One of the truisms of the Democratic race is that, given his 2002 speech opposing war with Iraq and his subsequent condemnations of the actions of the Bush administration, Barack Obama has an edge over Hillary Clinton on the issue due to his ‘superior judgment’ in speaking out against the war Senator Clinton supported.

Oh, really?

Senator Obama spoke out vigorously against the war when it was nearly unanimously believed that (1) Iraq possessed WMD, and (2) Iraq had strong ties to al-Qaeda. Additionally, the American public overwhelmingly supported war with Iraq.

Obama opposed the war even knowing the first two factors. Thus, the only proper narrative by which his judgment can be evaluated is a scenario in which WMD were indeed found in Iraq and Saddam Hussein’s regime’s ties to al-Qaeda were affirmed. Otherwise, we’re just calling the man a psychic (a feat I wouldn’t put past his personality cult).

So what Senator Obama is really claiming is that Senator Clinton — and a supermajority of the American public — possessed poor judgment when deciding that America should take action against a regime that supported al-Qaeda and possessed WMD. Those were the terms by which he opposed the war. Those are the terms by which his judgment must be evaluated.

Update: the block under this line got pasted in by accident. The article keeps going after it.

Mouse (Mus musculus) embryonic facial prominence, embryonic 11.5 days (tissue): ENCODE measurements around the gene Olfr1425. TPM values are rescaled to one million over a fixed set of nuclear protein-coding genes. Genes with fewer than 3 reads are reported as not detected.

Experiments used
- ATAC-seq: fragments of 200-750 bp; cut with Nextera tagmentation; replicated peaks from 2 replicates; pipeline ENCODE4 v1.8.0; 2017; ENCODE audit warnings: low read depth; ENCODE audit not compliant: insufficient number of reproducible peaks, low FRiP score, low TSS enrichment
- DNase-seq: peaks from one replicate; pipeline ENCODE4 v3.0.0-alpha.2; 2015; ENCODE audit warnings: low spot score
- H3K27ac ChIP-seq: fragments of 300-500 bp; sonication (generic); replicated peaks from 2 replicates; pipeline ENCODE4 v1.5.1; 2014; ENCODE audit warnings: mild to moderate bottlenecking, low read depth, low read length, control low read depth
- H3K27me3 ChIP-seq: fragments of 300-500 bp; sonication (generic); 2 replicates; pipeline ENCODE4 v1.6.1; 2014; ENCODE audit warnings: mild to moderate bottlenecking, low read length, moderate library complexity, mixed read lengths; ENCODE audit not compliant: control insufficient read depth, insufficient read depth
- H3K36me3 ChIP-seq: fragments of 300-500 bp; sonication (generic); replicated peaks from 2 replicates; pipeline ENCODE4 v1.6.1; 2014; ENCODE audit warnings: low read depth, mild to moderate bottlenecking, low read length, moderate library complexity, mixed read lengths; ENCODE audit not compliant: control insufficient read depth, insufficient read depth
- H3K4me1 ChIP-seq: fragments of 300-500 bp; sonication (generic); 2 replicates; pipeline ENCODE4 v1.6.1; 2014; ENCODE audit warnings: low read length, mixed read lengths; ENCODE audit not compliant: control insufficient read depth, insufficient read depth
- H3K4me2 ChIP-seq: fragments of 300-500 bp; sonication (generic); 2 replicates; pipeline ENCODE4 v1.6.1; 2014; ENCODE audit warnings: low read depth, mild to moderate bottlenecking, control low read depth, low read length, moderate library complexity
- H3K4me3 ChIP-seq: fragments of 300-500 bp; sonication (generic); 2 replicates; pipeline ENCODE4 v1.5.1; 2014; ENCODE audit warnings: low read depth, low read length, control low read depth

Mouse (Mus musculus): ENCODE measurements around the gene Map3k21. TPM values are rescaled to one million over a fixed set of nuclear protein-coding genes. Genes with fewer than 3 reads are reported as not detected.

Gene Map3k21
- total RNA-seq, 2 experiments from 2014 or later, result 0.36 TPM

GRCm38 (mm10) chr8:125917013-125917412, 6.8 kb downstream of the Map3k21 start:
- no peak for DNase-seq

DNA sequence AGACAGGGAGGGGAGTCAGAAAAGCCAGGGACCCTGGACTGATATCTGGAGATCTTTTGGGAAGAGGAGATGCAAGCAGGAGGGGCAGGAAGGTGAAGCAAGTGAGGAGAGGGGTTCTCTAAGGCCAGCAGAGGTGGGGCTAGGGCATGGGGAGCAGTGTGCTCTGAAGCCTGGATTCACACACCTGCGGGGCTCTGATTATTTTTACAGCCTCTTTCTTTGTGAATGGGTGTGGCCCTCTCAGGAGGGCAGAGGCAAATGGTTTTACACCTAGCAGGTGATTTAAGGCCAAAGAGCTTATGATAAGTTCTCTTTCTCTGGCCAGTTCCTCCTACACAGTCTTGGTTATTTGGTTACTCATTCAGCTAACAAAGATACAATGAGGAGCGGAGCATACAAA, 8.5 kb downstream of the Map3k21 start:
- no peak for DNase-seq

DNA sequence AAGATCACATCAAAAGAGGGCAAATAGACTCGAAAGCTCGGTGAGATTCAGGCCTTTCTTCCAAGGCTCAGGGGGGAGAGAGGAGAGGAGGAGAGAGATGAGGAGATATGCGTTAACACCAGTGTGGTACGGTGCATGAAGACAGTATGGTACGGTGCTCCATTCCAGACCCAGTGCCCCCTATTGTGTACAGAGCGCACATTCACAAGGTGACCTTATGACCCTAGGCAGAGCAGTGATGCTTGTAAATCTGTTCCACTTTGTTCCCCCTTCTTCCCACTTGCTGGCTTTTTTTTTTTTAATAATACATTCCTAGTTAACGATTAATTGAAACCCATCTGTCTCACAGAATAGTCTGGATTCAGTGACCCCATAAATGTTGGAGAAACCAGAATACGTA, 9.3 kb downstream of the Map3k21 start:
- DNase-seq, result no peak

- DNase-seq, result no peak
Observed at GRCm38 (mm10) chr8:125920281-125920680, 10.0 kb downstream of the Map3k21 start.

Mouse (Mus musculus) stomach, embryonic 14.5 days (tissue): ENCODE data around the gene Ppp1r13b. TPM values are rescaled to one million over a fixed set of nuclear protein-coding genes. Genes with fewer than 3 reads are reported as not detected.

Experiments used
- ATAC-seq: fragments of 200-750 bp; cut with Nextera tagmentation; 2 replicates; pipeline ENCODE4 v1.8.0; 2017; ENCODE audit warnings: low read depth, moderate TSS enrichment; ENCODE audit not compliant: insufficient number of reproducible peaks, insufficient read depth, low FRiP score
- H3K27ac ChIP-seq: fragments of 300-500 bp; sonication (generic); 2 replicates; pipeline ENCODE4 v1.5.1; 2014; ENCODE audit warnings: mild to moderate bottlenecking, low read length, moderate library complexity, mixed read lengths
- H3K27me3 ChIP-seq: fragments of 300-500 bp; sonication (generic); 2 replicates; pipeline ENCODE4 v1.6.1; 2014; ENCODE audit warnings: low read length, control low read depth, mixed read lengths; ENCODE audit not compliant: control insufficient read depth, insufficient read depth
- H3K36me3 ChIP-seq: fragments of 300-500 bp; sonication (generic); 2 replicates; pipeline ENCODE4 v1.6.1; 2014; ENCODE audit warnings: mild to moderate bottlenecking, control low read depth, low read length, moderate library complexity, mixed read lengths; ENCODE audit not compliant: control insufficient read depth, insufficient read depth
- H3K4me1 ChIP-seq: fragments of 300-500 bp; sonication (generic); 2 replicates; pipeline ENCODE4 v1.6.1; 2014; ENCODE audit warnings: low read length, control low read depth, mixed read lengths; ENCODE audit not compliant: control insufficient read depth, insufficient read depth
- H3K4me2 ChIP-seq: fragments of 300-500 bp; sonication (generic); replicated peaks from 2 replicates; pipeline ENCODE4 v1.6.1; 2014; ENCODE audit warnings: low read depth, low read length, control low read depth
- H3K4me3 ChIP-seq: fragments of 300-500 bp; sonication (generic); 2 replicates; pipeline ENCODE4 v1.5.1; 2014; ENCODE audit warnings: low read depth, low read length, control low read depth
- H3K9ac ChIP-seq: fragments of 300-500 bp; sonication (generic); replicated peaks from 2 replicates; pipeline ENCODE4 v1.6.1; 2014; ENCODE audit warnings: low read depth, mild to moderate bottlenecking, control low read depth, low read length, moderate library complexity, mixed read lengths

That is a damning narrative that can be employed by Senators Clinton and McCain, but in the realm of logic, it is a step ahead of what Americans are used to hearing from political campaigns. There are little things that have to be explained away, sources that have to be cited — and poorly executing such a narrative in the public realm could backfire. It’s up to the ad wizards in the camps of the Obama rivals to figure out how to properly convey this message to the public. But it’s one worth hearing, because it is a message that could sink Obama’s sole action-based trump card in the election. He does not, by the standards of the American people, possess superior judgment on the issue, given those terms.